How do you disrupt an industry? You try to make the process faster and easier for consumers through automation and optimization.
USA Companies like OpenDoor, Knock and OfferPad now makes it possible to sell your home when you want. Why wait months for the right buyer, and go through the inconvenience of home viewings & negotiations to get the right buyer and price, when you can get a quick instant sale? Is this going to disrupt the real estate industry?
OpenDoor (who recently raised $210 million in VC funding) says it can provide you with a quote in minutes (using some complex proprietary algorithms) if you decide to sell. They buy the home directly from you, the seller, and then resell it back into the market using the same convenient process (after going through their repair and renovations plan). A 6% commission fee is charged. Not happy with that home? No problem, OpenDoor’s 30-day money back guarantee covers you!
Knock also offers a guaranteed sale, although with a 6-week timeline, taking all the uncertainty on when your home will sell out of the equation. They offer sellers a full market price in writing, up front.
“Sell your home in 6 weeks or less. Or we’ll buy it from you for full market value”
OfferPad cleverly markets itself as:
“Your instant buyer”
The company provides an offer within 24 hours and promises sellers that they can move out up to 3 days after closing. You choose your sold date and don’t have to wait the average 76 days it takes to sell through an estate agent. They also charge a 6% commission which comes off the purchase price.
The next Uber or AirBNB of real estate?
There is a wave of new companies making the real estate processes more transparent, offering lower commissions and providing fixed fee models for services rendered. In the case of OpenDoor, Knock and OfferPad, making the sale guaranteed, faster, easier and streamlining the whole process online.
Will we see a typical hype cycle for these companies? Are one of these companies the next Uber or AirBNB of real estate? Instant home buying and selling at the click of a button.
We tend to overestimate the effect of a technology in the short run and underestimate the effect in the long run ~ Roy Amara
Let’s play devil’s advocate
Little has changed in the home buying/selling process through the years, except for incremental optimization of current marketing and sales processes: Wider and faster exposure through the internet, easier communication, more streamlined sales process flows and easier access to data for everyone.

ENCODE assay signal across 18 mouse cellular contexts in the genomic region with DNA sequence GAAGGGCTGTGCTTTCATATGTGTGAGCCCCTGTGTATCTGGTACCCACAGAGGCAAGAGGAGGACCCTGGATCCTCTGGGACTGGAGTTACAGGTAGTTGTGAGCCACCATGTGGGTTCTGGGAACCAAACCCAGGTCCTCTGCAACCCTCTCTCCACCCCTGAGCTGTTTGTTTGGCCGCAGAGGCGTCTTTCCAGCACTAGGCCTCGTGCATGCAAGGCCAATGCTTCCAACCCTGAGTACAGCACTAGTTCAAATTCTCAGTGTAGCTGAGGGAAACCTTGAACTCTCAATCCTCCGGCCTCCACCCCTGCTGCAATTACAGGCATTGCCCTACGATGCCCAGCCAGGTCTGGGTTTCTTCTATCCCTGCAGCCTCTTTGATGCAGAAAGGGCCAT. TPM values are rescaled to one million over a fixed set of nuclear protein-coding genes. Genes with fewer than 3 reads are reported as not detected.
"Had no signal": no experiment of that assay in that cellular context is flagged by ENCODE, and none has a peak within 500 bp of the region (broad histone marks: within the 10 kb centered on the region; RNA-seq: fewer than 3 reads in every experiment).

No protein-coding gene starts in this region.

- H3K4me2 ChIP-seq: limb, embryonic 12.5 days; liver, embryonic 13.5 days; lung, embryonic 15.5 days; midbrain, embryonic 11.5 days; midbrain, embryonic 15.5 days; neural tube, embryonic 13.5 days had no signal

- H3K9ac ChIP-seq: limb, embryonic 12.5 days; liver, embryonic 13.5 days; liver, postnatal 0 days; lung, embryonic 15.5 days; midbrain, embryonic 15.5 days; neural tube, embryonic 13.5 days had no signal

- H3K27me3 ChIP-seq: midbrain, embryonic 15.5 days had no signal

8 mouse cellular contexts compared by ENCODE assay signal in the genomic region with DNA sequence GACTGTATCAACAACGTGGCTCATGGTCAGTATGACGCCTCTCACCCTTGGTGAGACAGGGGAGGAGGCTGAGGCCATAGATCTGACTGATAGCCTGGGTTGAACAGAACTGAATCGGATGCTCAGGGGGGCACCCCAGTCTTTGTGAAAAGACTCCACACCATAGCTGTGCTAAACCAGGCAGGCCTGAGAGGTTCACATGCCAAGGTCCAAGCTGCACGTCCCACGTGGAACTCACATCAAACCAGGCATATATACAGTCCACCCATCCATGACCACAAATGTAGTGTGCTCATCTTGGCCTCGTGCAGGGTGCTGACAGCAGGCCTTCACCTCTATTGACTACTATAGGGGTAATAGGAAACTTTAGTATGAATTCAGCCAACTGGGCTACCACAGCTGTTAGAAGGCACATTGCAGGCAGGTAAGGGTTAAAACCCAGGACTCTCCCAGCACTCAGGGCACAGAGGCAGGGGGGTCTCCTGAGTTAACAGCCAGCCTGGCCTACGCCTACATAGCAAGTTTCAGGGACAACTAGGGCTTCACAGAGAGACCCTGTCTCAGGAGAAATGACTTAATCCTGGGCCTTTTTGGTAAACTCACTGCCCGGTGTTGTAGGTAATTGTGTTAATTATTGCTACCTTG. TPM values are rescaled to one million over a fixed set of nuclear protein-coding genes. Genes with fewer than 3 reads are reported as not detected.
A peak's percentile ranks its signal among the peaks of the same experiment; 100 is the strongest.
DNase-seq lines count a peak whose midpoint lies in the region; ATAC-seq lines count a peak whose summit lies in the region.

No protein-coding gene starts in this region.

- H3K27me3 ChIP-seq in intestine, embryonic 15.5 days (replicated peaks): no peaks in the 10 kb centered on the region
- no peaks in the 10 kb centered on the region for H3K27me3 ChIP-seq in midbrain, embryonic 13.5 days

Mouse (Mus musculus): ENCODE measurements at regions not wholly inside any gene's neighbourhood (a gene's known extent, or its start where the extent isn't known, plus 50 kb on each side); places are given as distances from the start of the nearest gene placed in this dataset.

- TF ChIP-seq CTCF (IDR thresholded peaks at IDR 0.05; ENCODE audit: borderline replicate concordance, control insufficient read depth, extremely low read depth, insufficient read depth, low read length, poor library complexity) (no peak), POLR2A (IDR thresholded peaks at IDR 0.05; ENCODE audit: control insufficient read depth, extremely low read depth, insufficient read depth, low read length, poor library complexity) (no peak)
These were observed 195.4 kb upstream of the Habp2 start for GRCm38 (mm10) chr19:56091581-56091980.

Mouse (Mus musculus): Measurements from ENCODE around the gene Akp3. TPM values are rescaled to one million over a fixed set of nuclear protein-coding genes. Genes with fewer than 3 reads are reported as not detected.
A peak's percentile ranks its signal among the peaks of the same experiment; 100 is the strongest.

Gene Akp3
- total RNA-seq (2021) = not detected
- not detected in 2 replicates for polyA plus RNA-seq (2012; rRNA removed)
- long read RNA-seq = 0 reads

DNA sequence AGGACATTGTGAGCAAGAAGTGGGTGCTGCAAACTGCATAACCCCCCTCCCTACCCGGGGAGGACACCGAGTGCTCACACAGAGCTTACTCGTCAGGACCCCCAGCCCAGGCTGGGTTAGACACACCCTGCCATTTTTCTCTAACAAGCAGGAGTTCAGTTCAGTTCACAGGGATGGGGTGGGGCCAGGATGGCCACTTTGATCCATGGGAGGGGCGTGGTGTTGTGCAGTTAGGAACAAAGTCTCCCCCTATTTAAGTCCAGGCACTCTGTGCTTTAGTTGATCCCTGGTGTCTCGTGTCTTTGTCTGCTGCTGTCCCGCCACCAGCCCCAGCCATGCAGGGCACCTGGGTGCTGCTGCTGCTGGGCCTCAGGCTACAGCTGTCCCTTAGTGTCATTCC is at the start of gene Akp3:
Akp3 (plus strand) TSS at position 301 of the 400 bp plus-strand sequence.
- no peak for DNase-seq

What if these ‘instant buy/sell’ real estate models get traction and disrupt the traditional real estate industry? How would it look in 20 years time, or maybe sooner, looking at the impact companies like AirBNB and Uber achieved in a small time frame? Is it safe for current real estate agents to just carry on and hope nothing will change?
OpenDoor received $210 million in VC funding. That’s a lot of money to buy homes ‘instantly’, and I’m sure not the last round of funds they will receive. More investors will soon realize the massive opportunity in this new model. As soon as OpenDoor can start turning a profit, it could very well be the tipping point and open the door for more clone companies.
Dominate an area by purchasing a suburb
Theoretically, with enough funding, and enough willing sellers, a company with enough capital behind them can purchase up all available stock in an entire or part of a popular suburb over time. They could effectively dominate areas and set their own asking prices for listing stock, and decide how many listings they release into the market.
Why sell at all, if you can get higher rental returns?
What if they team up with AirBNB, and use AirBNB occupancy rates to determine the best buy-to-rent holiday investments in an area?
Buy the home instantly, get their renovations team out to give it a revamp and place it on AirBNB … in a few weeks or shorter.
Popular suburbs can effectively be ‘owned’ by these companies and if the ROI on your AirBNB rental (or long term rental) is good enough, why sell at all? You now cover:
- Agent commissions: check.
- Rental/Holiday commissions: check.
- Home loan provider excluded: check.
- ROI: perfect!
Countries are already seeing the effect of AirBNB on popular cities where it is driving up rental prices, because investors can recoup their money faster. Agents report an increase in enquiries for investors looking for holiday lets. In Cape Town’s popular Sea Point area, an agency reports 50% of enquiries are specifically for holiday lets as a result of the favorable returns of AirBNB. I believe we have just seen the start of this. Some cities are however taking action:
New York City issues first illegal Airbnb fines
Two New York City property managers were fined this past week after allegedly listing short-term apartment rentals on…
Would governments or local municipalities step in and prevent companies from buying up entire suburbs? Or would owning a home become a thing of the past in many areas, with everyone OK with just renting (on demand)?
It seems far fetched that one (or a few) companies could in effect become the Amazon of homes, but the craziest ideas are usually the ones that work best and can disrupt an industry.